Can sea cucumbers help clean up the waste from abalone farming?

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By Milthon Lujan

Abalone culture tanks. Source: Onomu et al., (2024); Aquacult Inter
Abalone culture tanks. Source: Onomu et al., (2024); Aquacult Inter

The global demand for abalone, a prized delicacy of the sea, has driven the growth of abalone aquaculture. However, this industry faces a significant challenge: waste management. Abalone farming produces nutrient-rich sludge, a mix of uneaten food and waste products, which can negatively affect water quality and the health of the abalone. Traditional cleaning methods are labor-intensive and costly.

Scientists from the University of Fort Hare (South Africa) and the Helmholtz Center for Polar and Marine Research (Germany) published a study exploring the effects of farming and co-culturing methods with sea cucumbers (Neostichopus grammatus) and the frequency of tank cleaning on the growth of abalone (Haliotis midae), water quality, and sludge characteristics.

The challenge: keeping the tanks clean

Abalone farming generates nutrient-rich sludge from uneaten food and waste. This sludge settles at the bottom of the tanks, causing several problems:

  • Decreased water quality: The decomposition of the sludge harms water quality, which negatively affects the growth and health of the abalone.
  • Increased risk of disease: Bacteria thrive in the sludge, increasing the risk of infections.

Frequent cleaning is essential to maintain water quality and the health of the abalone. But cleaning tanks often, especially in large-scale operations, translates into high labor costs and resource use.

The intriguing solution: co-culturing with sea cucumbers

The researchers studied the impact of different cleaning frequencies and a co-culturing system with sea cucumbers, in an Integrated Multi-Trophic Aquaculture (IMTA) approach. The abalones were raised in tanks, either alone (monoculture) or with sea cucumbers (co-culture). The cleaning frequency was also tested by cleaning the tanks once or twice a week.

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The results: a win-win situation

The study revealed some fascinating findings:

  • Abalone growth: Surprisingly, abalone grew better when co-cultured with sea cucumbers and the tanks were cleaned only once a week. This suggests that sea cucumbers play a role in waste management, reducing the need for frequent cleaning.
  • Sea cucumber survival: While the weight of the sea cucumbers decreased in all tanks, their survival rate remained high. This indicates they adapted to the environment and can benefit from other food sources besides abalone waste.
  • Reduced labor costs: By effectively managing waste through co-culturing, the cleaning frequency can be halved, significantly reducing labor and resource demands.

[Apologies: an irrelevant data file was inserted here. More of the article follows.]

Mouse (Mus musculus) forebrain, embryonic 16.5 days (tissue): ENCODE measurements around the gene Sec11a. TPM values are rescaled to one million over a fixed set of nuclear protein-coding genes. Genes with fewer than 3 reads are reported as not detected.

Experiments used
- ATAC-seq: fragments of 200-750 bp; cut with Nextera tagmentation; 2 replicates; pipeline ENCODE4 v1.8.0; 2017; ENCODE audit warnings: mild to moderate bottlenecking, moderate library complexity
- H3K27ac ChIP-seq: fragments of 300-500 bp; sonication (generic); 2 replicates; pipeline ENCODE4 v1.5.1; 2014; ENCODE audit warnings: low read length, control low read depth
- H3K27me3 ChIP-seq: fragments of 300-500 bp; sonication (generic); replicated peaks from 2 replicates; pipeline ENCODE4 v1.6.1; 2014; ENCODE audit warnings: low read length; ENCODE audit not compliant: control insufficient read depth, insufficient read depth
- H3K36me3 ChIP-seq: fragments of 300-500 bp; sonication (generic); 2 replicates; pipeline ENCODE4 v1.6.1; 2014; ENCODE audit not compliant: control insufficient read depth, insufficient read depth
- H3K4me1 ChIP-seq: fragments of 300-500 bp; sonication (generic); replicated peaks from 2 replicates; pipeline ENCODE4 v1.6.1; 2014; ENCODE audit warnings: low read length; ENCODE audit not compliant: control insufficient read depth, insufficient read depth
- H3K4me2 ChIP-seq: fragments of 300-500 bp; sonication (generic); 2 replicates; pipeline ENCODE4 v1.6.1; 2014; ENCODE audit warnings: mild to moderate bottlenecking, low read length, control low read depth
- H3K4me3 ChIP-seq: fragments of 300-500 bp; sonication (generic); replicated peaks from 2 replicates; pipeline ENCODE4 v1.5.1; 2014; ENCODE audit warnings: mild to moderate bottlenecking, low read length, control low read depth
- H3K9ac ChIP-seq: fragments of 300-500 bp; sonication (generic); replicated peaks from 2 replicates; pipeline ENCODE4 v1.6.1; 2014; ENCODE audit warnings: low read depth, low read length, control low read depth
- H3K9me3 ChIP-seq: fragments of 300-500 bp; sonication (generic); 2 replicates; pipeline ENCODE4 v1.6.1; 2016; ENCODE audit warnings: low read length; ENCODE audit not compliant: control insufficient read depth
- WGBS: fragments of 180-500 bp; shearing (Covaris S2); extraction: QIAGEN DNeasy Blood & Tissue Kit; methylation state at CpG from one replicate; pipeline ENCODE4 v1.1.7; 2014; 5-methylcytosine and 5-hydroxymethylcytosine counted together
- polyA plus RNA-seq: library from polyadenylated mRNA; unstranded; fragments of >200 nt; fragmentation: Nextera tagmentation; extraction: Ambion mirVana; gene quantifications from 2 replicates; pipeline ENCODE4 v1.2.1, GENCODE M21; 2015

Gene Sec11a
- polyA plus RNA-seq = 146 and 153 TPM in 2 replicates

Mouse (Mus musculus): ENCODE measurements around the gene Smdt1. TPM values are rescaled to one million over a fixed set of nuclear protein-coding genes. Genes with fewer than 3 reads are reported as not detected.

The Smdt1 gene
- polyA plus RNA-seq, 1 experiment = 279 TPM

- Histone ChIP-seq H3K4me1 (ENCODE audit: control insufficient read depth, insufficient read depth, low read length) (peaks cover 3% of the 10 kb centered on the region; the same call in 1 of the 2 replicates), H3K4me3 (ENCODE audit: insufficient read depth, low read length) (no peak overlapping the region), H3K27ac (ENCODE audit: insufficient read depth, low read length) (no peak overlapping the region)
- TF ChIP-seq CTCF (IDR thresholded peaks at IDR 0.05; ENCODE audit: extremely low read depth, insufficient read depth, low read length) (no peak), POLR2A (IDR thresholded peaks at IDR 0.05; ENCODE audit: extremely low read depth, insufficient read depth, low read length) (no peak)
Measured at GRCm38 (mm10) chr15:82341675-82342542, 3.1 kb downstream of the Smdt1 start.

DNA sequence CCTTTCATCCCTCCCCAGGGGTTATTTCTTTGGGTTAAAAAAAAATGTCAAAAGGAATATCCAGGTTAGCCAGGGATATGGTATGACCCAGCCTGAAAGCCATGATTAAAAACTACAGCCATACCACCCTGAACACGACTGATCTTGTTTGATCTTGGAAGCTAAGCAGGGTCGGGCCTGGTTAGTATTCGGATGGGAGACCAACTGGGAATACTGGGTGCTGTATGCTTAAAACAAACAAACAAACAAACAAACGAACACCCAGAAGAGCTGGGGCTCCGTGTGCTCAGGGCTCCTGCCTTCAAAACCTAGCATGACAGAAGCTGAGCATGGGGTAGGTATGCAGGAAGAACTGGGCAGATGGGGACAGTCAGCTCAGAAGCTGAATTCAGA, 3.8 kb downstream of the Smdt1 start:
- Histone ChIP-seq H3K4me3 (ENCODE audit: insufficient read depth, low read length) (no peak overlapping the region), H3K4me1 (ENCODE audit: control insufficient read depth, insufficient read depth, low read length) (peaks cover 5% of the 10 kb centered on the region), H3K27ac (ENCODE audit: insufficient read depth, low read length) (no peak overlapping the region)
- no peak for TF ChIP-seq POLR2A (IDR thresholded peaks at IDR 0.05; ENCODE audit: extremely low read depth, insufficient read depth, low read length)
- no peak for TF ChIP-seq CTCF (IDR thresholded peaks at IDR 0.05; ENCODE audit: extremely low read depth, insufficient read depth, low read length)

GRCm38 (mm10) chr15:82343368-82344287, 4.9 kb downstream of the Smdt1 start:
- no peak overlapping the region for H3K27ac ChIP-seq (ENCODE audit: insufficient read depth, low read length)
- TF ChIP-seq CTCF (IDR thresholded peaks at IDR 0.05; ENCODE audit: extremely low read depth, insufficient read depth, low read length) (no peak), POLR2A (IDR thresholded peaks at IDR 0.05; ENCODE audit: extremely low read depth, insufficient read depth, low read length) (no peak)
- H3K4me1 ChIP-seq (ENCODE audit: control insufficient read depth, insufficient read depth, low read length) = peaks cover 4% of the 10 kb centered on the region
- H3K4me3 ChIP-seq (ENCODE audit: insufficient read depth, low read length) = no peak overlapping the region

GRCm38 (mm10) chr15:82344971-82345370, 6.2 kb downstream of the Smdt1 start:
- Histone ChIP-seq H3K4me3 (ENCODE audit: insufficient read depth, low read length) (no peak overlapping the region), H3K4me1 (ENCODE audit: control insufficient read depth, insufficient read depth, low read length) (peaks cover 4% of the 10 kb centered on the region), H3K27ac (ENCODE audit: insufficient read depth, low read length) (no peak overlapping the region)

• Additional revenue: Sea cucumbers themselves are a valuable aquaculture product, offering a new potential source of income for abalone producers.


“The study demonstrated that optimizing growth in abalone farming can be achieved by cleaning the tanks twice instead of once a week. However, when abalone is co-cultured with sea cucumbers, the tanks only need to be cleaned once a week without compromising abalone growth or water quality,” the scientists concluded.

The research paves the way for a more sustainable and cost-effective approach to abalone aquaculture. By incorporating sea cucumbers, aquaculturists can potentially:

  • Reduce cleaning costs: Sea cucumbers act as natural waste managers, significantly reducing the need for frequent tank cleaning.
  • Boost abalone growth: Co-cultured abalone thrived with once-a-week cleaning, achieving comparable growth to those in frequently cleaned tanks.
  • Diversify production: Sea cucumbers themselves are a valuable aquaculture product, offering an additional income stream for farmers.

More research is needed to fully optimize this co-culturing system, but the initial findings are promising. This innovative approach could revolutionize abalone farming, making it more efficient and environmentally friendly, while boosting both production and profitability.

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Open access funding was provided by the University of Fort Hare. This project is part of Aqua Vitae and was partially funded by the European Union’s Horizon 2020 Research and Innovation Programme.

Abigail John Onomu
Department of Zoology and Entomology, University of Fort Hare, Alice, 5700, South Africa
Department of Biological & Environmental Sciences, Walter Sisulu University, Private Bag, Mthatha, x1, 5117, South Africa
Email: abigailjohn90@gmail.com

Reference (open access)
Onomu, A.J., Slater, M.J. & Vine, N.G. Coculture of abalone (Haliotis midae) and sea cucumber (Neostichopus grammatus) to reduce tank cleaning frequency in abalone farming. Aquacult Int (2024). https://doi.org/10.1007/s10499-024-01508-1